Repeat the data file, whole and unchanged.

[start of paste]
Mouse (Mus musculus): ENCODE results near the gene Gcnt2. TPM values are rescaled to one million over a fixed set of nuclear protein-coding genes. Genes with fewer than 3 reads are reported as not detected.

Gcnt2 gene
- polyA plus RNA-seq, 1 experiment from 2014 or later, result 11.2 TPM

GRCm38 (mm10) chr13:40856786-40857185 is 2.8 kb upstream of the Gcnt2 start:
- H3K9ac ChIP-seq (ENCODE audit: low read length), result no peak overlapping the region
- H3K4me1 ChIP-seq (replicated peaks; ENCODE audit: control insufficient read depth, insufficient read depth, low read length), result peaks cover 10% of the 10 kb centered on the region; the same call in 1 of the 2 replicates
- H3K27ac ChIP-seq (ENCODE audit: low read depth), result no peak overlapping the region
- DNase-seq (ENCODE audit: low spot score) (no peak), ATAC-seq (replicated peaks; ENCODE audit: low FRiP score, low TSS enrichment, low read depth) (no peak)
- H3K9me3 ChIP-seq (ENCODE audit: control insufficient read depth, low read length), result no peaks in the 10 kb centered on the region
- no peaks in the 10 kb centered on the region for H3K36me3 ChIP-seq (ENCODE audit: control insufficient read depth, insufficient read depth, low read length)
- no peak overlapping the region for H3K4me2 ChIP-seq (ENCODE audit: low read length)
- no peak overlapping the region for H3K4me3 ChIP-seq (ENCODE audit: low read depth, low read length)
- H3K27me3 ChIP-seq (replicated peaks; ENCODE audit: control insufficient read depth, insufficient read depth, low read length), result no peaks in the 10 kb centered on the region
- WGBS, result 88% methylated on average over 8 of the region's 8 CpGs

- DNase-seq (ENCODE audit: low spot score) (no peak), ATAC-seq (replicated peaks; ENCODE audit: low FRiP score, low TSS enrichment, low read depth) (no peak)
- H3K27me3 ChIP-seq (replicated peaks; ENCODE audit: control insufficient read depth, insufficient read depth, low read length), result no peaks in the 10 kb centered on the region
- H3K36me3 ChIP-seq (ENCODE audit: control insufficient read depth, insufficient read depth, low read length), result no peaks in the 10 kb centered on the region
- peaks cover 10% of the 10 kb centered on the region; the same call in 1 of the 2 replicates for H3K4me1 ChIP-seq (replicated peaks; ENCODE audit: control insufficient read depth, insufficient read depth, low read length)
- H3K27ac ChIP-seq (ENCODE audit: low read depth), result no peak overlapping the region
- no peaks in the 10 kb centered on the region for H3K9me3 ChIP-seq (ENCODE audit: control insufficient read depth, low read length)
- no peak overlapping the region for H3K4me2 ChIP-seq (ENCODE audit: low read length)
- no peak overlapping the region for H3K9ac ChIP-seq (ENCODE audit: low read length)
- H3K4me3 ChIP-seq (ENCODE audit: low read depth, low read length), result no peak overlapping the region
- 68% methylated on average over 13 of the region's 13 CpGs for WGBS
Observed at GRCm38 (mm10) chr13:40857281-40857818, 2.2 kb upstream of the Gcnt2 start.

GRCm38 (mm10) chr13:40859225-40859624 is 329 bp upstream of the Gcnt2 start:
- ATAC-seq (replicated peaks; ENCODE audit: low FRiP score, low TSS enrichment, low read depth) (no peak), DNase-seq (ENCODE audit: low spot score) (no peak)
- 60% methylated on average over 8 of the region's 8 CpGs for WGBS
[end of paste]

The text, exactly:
Mouse (Mus musculus): ENCODE results near the gene Gcnt2. TPM values are rescaled to one million over a fixed set of nuclear protein-coding genes. Genes with fewer than 3 reads are reported as not detected.

Gcnt2 gene
- polyA plus RNA-seq, 1 experiment from 2014 or later, result 11.2 TPM

GRCm38 (mm10) chr13:40856786-40857185 is 2.8 kb upstream of the Gcnt2 start:
- H3K9ac ChIP-seq (ENCODE audit: low read length), result no peak overlapping the region
- H3K4me1 ChIP-seq (replicated peaks; ENCODE audit: control insufficient read depth, insufficient read depth, low read length), result peaks cover 10% of the 10 kb centered on the region; the same call in 1 of the 2 replicates
- H3K27ac ChIP-seq (ENCODE audit: low read depth), result no peak overlapping the region
- DNase-seq (ENCODE audit: low spot score) (no peak), ATAC-seq (replicated peaks; ENCODE audit: low FRiP score, low TSS enrichment, low read depth) (no peak)
- H3K9me3 ChIP-seq (ENCODE audit: control insufficient read depth, low read length), result no peaks in the 10 kb centered on the region
- no peaks in the 10 kb centered on the region for H3K36me3 ChIP-seq (ENCODE audit: control insufficient read depth, insufficient read depth, low read length)
- no peak overlapping the region for H3K4me2 ChIP-seq (ENCODE audit: low read length)
- no peak overlapping the region for H3K4me3 ChIP-seq (ENCODE audit: low read depth, low read length)
- H3K27me3 ChIP-seq (replicated peaks; ENCODE audit: control insufficient read depth, insufficient read depth, low read length), result no peaks in the 10 kb centered on the region
- WGBS, result 88% methylated on average over 8 of the region's 8 CpGs

- DNase-seq (ENCODE audit: low spot score) (no peak), ATAC-seq (replicated peaks; ENCODE audit: low FRiP score, low TSS enrichment, low read depth) (no peak)
- H3K27me3 ChIP-seq (replicated peaks; ENCODE audit: control insufficient read depth, insufficient read depth, low read length), result no peaks in the 10 kb centered on the region
- H3K36me3 ChIP-seq (ENCODE audit: control insufficient read depth, insufficient read depth, low read length), result no peaks in the 10 kb centered on the region
- peaks cover 10% of the 10 kb centered on the region; the same call in 1 of the 2 replicates for H3K4me1 ChIP-seq (replicated peaks; ENCODE audit: control insufficient read depth, insufficient read depth, low read length)
- H3K27ac ChIP-seq (ENCODE audit: low read depth), result no peak overlapping the region
- no peaks in the 10 kb centered on the region for H3K9me3 ChIP-seq (ENCODE audit: control insufficient read depth, low read length)
- no peak overlapping the region for H3K4me2 ChIP-seq (ENCODE audit: low read length)
- no peak overlapping the region for H3K9ac ChIP-seq (ENCODE audit: low read length)
- H3K4me3 ChIP-seq (ENCODE audit: low read depth, low read length), result no peak overlapping the region
- 68% methylated on average over 13 of the region's 13 CpGs for WGBS
Observed at GRCm38 (mm10) chr13:40857281-40857818, 2.2 kb upstream of the Gcnt2 start.

GRCm38 (mm10) chr13:40859225-40859624 is 329 bp upstream of the Gcnt2 start:
- ATAC-seq (replicated peaks; ENCODE audit: low FRiP score, low TSS enrichment, low read depth) (no peak), DNase-seq (ENCODE audit: low spot score) (no peak)
- 60% methylated on average over 8 of the region's 8 CpGs for WGBS